Mexico's ground still moving from April earthquake

The 7.2-magnitude earthquake that hit Baja California and the American Southwest is continuing to displace the ground, according to NASA radar images.

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    California Supermarket employee Nicholas Flores places groceries back on shelves after they fell off following a 7.2 magnitude earthquake in downtown Calexico, Calif., April 5.
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The 7.2-magnitude earthquake that rocked the American Southwest and Mexico's Baja California in April is continuing to deform the ground there, new NASA radar images show.

Data from NASA's airborne Uninhabited Aerial Vehicle Synthetic Aperture Radar (UAVSAR) have shown that some faults in the area west of Calexico, Calif., have continued to move at Earth's surface, most likely in the many aftershocks that have rumbled after the initial April 4 quake.

This fault motion is likely to be what is known as "triggered slip," caused by changes in stress in Earth's crust from the main quake rupture.

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IN PICTURES: Mexicali earthquake

The new maps created from the UAVSAR data, called interferograms, were created by combining data from flights on April 13, 2010, and July 1, 2010.

The image above shows an interferogram swath measuring 54 by 12.5 miles (87 by 20 kilometers) overlaid on a Google Earth image. Each colored contour, or fringe, of the interferogram represents 4.7 inches (11.9 centimeters) of surface displacement. The different shades in the image represent ground surface motions of up to a few inches upward or downward.

Yellow shaded regions moved to the south or downward; regions in blue moved to the north or upward; and regions shaded in magenta showed no motion. Major fault lines are marked in red, and recent aftershocks are denoted by yellow, orange and red dots, with older earthquakes shown as gray dots.

Many aftershocks have been located west of Calexico. In this area, there are many small "cuts," or discontinuities, in the interferogram color. These are caused by ground motions on small faults that have occurred since April 13, ranging from half an inch to a few inches (less than a centimeter to a few centimeters).

Andrea Donnellan, based at NASA's Jet Propulsion Laboratory (JPL) in Pasadena, Calif., and principal investigator of the UAVSAR project to map and assess seismic hazards in Southern California, said the latest flight provides valuable new data that researchers can use to monitor the continued readjustment of Earth's crust since April's major quake.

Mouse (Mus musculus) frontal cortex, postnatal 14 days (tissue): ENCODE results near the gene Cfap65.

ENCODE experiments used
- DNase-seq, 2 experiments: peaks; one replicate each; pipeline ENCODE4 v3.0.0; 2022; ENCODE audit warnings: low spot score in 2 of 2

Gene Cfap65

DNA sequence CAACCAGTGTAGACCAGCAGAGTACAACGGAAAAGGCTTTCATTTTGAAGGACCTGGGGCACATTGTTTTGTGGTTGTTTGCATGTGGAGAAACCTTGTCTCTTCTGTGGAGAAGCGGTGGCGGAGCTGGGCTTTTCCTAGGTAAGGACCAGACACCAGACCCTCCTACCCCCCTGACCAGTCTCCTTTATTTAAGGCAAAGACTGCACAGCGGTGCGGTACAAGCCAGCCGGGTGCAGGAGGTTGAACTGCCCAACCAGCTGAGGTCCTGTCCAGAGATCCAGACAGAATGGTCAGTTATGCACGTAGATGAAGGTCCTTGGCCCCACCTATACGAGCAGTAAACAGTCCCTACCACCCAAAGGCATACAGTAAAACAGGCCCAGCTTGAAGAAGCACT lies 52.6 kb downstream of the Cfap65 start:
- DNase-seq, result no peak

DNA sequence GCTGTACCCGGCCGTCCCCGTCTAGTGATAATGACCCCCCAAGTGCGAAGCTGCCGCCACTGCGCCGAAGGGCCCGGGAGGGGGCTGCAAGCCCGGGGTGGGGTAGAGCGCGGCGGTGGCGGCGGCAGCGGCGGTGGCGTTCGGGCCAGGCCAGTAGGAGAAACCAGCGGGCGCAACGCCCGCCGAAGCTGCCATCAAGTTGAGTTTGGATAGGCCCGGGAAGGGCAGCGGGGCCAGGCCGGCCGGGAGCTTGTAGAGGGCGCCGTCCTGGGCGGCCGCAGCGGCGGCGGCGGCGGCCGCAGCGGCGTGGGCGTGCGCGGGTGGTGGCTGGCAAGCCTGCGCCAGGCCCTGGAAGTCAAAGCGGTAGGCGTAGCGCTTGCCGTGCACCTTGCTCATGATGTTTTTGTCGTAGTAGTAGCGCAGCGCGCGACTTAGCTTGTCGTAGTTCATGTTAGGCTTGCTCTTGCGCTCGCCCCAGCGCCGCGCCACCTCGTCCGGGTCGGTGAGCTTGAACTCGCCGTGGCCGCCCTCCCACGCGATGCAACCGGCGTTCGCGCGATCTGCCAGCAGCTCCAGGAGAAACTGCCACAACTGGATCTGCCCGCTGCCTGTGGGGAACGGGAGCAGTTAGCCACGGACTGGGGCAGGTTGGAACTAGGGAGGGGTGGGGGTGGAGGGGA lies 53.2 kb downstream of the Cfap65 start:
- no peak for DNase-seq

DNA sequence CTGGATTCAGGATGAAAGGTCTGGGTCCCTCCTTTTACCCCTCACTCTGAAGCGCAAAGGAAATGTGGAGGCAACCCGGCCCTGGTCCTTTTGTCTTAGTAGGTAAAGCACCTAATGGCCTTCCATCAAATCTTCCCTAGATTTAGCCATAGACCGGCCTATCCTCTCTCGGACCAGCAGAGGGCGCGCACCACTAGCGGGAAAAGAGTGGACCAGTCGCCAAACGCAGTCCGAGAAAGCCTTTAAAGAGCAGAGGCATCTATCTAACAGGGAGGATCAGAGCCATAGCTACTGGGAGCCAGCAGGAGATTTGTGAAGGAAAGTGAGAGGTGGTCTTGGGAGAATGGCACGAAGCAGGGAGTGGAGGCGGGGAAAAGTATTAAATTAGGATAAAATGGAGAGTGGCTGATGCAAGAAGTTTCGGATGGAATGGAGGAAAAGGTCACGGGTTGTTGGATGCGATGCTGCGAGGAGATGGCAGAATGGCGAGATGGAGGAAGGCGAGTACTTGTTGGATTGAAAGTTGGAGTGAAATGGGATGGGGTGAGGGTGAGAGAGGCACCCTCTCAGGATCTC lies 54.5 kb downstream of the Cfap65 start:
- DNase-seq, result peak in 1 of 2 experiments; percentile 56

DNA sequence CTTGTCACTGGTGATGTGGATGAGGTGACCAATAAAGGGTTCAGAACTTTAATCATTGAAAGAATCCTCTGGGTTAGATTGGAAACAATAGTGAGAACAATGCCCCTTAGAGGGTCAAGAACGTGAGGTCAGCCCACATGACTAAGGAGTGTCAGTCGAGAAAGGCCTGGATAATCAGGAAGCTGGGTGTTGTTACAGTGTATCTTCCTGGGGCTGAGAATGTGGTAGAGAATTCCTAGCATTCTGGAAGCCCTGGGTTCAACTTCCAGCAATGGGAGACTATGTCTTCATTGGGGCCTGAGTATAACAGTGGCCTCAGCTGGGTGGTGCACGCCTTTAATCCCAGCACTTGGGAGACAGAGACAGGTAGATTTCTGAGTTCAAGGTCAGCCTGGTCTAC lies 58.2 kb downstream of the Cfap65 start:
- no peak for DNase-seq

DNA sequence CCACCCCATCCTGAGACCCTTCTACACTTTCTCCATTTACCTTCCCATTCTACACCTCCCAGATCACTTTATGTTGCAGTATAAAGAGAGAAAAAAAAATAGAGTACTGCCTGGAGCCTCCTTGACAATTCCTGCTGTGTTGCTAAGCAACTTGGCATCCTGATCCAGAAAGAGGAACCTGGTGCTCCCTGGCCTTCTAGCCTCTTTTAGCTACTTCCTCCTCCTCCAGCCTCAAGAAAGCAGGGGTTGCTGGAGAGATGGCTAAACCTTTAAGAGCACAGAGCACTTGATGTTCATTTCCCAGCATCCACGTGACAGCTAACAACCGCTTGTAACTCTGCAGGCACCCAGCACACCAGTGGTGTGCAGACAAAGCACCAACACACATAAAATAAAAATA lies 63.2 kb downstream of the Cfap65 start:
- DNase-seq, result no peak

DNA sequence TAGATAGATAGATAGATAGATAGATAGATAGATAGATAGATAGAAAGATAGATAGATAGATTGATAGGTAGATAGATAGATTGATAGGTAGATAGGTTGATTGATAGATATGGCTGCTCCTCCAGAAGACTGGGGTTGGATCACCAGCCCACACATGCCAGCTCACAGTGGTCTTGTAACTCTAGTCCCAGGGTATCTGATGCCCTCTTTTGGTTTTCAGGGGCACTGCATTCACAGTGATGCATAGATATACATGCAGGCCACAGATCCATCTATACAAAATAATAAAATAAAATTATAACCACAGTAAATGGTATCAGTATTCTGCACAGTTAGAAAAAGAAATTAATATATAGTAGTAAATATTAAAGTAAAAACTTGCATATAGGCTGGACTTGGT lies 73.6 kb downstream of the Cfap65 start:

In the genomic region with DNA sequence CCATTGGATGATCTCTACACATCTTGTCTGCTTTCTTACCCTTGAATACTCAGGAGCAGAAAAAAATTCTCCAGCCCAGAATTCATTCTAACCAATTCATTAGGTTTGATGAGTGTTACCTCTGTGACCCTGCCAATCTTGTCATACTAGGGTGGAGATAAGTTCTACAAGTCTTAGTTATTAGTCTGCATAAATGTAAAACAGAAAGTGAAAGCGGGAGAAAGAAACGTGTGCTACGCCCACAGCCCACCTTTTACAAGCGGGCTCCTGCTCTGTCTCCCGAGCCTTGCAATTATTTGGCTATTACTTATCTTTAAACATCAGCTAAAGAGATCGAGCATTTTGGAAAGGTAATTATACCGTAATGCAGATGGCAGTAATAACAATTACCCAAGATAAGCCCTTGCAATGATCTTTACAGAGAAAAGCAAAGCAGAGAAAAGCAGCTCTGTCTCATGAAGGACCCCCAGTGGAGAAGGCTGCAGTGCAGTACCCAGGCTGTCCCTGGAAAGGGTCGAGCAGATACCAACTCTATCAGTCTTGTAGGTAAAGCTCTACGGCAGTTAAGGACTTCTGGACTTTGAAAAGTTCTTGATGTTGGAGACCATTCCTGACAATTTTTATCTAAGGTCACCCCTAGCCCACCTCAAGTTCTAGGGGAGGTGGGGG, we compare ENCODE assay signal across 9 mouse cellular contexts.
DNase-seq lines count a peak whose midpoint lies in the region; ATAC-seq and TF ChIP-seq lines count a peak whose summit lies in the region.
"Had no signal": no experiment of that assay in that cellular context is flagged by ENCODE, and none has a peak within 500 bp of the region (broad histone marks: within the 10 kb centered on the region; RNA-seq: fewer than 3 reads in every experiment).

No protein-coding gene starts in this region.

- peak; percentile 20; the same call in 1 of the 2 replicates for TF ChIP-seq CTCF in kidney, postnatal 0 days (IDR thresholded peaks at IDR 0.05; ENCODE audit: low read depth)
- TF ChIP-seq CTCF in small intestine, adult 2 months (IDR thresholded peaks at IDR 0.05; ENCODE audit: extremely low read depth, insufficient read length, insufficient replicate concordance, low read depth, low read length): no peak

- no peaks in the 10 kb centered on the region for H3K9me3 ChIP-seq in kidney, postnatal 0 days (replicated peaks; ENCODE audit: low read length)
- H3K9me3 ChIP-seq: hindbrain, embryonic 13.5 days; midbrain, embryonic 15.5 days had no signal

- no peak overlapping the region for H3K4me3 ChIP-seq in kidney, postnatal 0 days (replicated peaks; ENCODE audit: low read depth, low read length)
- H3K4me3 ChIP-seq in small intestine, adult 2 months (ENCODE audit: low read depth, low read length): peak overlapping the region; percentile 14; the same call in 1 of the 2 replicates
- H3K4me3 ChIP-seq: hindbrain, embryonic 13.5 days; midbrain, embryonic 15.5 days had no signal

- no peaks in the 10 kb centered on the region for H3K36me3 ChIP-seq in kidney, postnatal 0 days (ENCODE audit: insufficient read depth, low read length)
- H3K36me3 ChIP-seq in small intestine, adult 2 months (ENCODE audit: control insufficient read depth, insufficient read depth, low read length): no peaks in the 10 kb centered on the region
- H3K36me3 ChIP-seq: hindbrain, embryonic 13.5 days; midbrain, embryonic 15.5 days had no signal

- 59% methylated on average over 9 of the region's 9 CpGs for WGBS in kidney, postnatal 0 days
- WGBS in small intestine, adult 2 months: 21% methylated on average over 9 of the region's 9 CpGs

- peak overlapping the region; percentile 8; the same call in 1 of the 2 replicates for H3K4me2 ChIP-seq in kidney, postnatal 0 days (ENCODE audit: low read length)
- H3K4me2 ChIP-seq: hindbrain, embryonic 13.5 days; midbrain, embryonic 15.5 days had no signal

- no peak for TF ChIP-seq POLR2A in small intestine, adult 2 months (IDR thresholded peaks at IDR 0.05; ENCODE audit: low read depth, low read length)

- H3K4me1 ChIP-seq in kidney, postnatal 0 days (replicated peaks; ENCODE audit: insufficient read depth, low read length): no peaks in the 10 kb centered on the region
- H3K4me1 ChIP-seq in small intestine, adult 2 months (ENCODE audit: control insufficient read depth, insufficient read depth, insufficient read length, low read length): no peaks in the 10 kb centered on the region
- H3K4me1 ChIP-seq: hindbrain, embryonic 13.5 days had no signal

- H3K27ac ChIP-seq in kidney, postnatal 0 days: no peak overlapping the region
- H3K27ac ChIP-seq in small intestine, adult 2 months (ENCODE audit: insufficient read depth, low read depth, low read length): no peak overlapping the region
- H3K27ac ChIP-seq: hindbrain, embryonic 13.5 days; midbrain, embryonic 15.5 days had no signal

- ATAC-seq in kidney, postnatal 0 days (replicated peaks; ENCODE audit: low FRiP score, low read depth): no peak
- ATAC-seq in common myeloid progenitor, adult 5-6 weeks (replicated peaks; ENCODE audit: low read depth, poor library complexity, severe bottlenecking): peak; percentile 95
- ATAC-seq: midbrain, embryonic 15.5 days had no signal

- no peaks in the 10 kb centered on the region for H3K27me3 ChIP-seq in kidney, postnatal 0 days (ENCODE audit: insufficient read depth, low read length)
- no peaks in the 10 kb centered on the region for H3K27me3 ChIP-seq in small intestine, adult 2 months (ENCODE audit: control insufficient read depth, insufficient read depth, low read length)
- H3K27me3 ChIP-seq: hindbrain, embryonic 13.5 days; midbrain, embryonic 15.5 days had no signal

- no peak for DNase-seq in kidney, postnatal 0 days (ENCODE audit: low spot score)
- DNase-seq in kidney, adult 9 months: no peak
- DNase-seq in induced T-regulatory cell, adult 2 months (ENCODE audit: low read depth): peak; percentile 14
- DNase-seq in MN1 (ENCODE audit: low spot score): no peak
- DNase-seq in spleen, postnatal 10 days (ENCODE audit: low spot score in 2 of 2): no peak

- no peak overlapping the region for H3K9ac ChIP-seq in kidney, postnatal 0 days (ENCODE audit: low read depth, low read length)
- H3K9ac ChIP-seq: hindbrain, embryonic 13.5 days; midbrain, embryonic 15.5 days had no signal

"The region was reflown with UAVSAR to monitor continued activity, including quiet motions — which are movements of faults that do not result in earthquakes — as Earth's crust readjusts, as well as large aftershocks, such as the magnitude 5.7 quake observed on June 14," Donnellan said.

The April 4, 2010, El Mayor-Cucapah quake was centered 32 miles (52 km) south-southeast of Calexico, Calif., in northern Baja California. The quake, the region's largest in nearly 120 years, was also felt in southern California and parts of Nevada and Arizona. There have been thousands of aftershocks, extending from near the northern tip of the Gulf of California to a few miles northwest of the U.S.-Mexico border. The area northwest of the main rupture, along the area of California's Elsinore fault, has been especially active.

Geologists used the first UAVSAR interferogram, which included the April 4 quake, to map many new, small fault ruptures in the field. JPL geophysicist Eric Fielding said, "This new interferogram shows that some of the faults have continued to slip since our overflight on April 13th. Such mapping is important for understanding the fault structure in this area between the main fault ruptures on April 4th farther south in Baja California and the faults farther to the north in Southern California, including the Elsinore and San Jacinto faults."

Fielding's studies of interferograms from Japanese and European Space Agency satellites indicate the largest fault movement visible in the new UAVSAR interferogram occurred between May 21 and June 6 along a northeast-southwest trending fault known as the Yuha fault, visible to the right of the center of the interferogram. This fault previously had slipped about 1 to 2 inches (2 to 4 cm) in the first days after the April 4 earthquake, as was shown in the earlier UAVSAR and satellite interferograms. Since April 13, the fault has slipped about another 1 inch (2 cm).

The fact that the Yuha fault has a trend toward the northeast is also significant, Fielding added, because it is very different from the northwest-trending major Elsinore and San Jacinto fault systems and the faults in Mexico that ruptured in the main earthquake.

"This adds to evidence that the faults in Mexico are not directly connected to the Elsinore and San Jacinto faults and may explain why the magnitude 7.2 April 4 earthquake stopped before it reached California," Fielding said.

The UAVSAR radar flies at an altitude of 41,000 feet (12.5 km) on a Gulfstream-III aircraft from NASA's Dryden Flight Research Center, Edwards, Calif.

IN PICTURES: Mexicali earthquake

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